With a love of woodworking, and enthralled with the concept of building his own home, Bill Gendron and his wife moved to San Juan Island more than 10 years ago.
He not only built his own home but his daughter’s house as well. It wasn’t surprising that he found himself immersed in home building.
“He is a force,” said John Campbell, Homes for Islanders board member, explaining that he met Bill Gendron when the affordable homes organization was just a fledgling group.
“His wife, Marni, was a friend of another board member, Mary Stone. That first meeting Marni said, ‘You don’t want me, you want my husband,’” Campbell laughed. “It turned out she was right in that we didn’t have the energy or force to create the organization. Bill did.”
It was Gendron, Campbell said, who was instrumental in filling out the Homes for Islanders first grant. His passion for creating a model to help people help themselves acquire their own home is the underlying principle of what the nonprofit is today.
“It’s hard work. The homeowners poured all this concrete Saturday, in the rain,” Gendron said on Wednesday, Nov. 14, pointing to the house foundations on Kelsando Circle. “But when it’s done, they feel a tremendous sense of accomplishment.”
Gendron has a strong background in management as well as accounting. For years he worked for the aircraft company McDonnell Douglas, including through the merger with Boeing. In an effort to learn and improve their business model, Gendron was sent to Japan.
“The culture taught me about what it means to have influence and accountability,” Gendron said.
For example, kaizen, he explained, is a Japanese business philosophy that meticulously measures the process of a company or project for productivity and quality control. If time, energy or materials are wasted, it will be noticed and changed.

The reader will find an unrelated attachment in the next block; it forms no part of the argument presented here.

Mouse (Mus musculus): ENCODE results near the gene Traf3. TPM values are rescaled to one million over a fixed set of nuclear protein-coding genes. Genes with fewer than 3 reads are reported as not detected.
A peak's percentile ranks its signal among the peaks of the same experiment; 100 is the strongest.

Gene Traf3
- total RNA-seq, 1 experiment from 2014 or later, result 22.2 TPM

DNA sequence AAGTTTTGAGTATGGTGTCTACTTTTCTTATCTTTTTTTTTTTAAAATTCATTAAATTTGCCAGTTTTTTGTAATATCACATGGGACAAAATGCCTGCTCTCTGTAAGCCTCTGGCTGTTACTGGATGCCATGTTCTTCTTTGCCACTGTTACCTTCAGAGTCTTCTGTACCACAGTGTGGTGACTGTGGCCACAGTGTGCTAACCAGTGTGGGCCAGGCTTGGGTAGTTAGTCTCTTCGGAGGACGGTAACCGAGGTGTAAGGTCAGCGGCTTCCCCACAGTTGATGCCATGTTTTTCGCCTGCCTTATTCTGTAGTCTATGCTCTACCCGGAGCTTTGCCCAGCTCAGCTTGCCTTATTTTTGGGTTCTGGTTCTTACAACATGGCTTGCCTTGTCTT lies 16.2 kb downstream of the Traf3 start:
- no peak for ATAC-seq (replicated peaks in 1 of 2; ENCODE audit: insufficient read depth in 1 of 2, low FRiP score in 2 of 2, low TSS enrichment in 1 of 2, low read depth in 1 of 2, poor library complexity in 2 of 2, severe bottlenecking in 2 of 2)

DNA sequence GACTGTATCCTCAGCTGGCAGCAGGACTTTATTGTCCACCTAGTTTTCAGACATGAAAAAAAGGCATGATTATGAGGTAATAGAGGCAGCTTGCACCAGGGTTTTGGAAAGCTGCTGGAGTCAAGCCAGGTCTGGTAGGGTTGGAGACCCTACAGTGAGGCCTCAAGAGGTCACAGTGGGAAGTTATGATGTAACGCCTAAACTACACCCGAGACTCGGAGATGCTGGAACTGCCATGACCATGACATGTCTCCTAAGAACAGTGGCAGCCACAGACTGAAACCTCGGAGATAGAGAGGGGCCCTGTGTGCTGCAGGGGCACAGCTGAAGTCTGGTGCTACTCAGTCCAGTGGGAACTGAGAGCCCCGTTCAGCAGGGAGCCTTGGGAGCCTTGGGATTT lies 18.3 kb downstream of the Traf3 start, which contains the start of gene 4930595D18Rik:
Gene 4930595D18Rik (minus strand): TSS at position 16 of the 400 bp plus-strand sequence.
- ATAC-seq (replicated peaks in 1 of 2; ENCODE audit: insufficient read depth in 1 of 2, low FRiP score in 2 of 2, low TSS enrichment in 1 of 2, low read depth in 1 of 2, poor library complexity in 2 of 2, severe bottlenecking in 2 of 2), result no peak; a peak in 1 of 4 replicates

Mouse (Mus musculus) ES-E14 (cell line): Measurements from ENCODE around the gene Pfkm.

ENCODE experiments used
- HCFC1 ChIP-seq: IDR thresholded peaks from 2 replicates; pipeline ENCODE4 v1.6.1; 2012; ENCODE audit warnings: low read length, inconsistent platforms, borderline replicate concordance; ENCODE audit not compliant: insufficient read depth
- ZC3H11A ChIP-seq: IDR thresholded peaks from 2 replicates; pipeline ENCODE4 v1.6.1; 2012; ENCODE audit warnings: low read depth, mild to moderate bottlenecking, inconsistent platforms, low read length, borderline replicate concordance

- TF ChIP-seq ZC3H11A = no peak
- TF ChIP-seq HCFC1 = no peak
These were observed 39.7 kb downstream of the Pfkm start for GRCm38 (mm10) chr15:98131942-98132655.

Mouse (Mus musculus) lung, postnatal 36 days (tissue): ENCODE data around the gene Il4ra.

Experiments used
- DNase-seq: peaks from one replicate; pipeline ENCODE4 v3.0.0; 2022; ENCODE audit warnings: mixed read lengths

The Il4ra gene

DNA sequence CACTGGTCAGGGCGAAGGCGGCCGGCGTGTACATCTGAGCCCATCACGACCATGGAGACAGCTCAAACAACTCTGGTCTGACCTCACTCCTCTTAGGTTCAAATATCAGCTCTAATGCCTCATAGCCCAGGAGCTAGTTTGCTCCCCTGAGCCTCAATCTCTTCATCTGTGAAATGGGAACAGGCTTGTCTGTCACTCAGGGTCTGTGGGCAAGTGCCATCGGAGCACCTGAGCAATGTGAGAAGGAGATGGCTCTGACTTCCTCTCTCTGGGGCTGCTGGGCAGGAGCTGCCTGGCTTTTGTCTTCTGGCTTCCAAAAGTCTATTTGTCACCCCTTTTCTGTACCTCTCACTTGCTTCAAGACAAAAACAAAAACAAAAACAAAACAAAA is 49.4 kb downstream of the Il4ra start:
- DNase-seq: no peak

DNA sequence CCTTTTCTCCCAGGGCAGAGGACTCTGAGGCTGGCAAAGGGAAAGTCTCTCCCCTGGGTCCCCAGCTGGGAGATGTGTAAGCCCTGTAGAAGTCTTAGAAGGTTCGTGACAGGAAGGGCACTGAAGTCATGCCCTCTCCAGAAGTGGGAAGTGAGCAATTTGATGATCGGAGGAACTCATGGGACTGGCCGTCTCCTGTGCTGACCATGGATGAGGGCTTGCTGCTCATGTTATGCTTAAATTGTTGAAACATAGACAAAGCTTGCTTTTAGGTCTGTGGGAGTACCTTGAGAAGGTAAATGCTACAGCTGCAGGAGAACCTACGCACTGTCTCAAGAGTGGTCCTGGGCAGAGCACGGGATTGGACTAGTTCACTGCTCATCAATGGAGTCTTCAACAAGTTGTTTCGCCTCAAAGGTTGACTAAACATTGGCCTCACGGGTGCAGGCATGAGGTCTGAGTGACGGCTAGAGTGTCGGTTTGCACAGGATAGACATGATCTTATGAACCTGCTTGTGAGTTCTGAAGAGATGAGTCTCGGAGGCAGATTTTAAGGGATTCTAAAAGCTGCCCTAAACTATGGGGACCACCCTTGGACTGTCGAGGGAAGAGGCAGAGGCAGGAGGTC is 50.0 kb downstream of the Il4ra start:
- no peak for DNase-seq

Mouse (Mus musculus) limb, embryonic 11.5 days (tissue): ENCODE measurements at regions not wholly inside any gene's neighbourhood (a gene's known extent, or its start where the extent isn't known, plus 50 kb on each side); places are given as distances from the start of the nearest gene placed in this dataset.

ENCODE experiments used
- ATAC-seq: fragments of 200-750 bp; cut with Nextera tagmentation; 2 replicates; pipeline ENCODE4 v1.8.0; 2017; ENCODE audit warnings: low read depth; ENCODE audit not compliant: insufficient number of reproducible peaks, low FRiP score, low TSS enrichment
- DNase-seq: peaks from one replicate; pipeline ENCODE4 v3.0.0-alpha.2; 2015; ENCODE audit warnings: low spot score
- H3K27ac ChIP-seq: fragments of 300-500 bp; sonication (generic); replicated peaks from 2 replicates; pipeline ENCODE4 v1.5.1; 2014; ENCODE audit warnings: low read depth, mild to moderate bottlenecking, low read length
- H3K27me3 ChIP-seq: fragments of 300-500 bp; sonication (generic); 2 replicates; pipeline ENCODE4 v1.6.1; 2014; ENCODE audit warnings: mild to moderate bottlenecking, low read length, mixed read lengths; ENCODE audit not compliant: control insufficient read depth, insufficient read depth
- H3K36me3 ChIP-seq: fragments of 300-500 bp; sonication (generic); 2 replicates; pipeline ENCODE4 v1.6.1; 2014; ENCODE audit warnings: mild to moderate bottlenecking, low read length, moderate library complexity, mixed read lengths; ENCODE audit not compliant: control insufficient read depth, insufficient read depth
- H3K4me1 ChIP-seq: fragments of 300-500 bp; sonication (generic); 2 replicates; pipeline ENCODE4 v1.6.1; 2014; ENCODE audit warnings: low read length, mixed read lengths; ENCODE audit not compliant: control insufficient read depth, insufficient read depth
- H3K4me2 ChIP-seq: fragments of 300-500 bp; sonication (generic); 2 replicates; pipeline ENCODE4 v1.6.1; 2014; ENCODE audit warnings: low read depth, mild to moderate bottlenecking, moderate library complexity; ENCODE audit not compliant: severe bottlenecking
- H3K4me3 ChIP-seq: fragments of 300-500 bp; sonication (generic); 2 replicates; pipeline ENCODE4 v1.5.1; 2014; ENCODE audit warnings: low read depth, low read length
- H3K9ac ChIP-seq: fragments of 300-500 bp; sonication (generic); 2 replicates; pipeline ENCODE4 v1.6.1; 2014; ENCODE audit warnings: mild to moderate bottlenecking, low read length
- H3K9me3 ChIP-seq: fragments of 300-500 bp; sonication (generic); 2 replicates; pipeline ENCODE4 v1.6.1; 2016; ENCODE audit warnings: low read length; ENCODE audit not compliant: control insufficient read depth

“We don’t really pay attention to that here in the states; we are just a bunch of cowboys,” he laughed. “However, it might help our productivity if we did.”
He also learned a great deal about team building and bringing diverse groups of people together in order to get a job done.
The first thing a group coordinator should do, according to Gendron, is figure out the skillset of each individual in the group. Then, make sure they are educated on each specific detail of the project and what commitment is required of them.
For example, homeowners under Homes for Islanders undergo a 13-session class detailing what is required of them for their loan and construction of their homes. Applicants must commit to approximately 14 months building the houses, including through the winter season. These future homeowners don’t work on their own house, but their neighbors’, which means each project becomes a neighborhood effort.
The nonprofit is currently working on a development in Fox Hall that will create 16 affordable homes. These particular houses, in order to match the neighborhood regulations, are larger than previous projects Homes for Islanders has done, which, Gendron says, has been a challenge. For larger low-income families, however, these three or four-bedroom houses are a blessing.
The affordable home crisis is not the only issue Gendron has been involved with. He served on the board of Paideia, a private K-8 grade elementary school in Friday Harbor, with approximately 40 students enrolled.
“The function Paideia serves is that they are really good at giving children who require more attention smaller class sizes,” he said.
He is also on the board of the Friday Harbor Basketball Association, which supports basketball on all levels. They assisted in finding funding to send the Friday Harbor High School teams to Juneau, Alaska, for a tournament last year.
Gendron also has his fingers crossed that someone reopens a convalescent center on the island. A friend of his told him recently they had to travel to Port Townsend to see their dad because they could not find a place for him on the island. Finding people to work at such a facility can also be challenging, especially if there are no homes. Which loops back to San Juan County’s affordable housing crisis.
“Housing brings stability. If you want young people to live here, you have to provide housing,” Gendron said.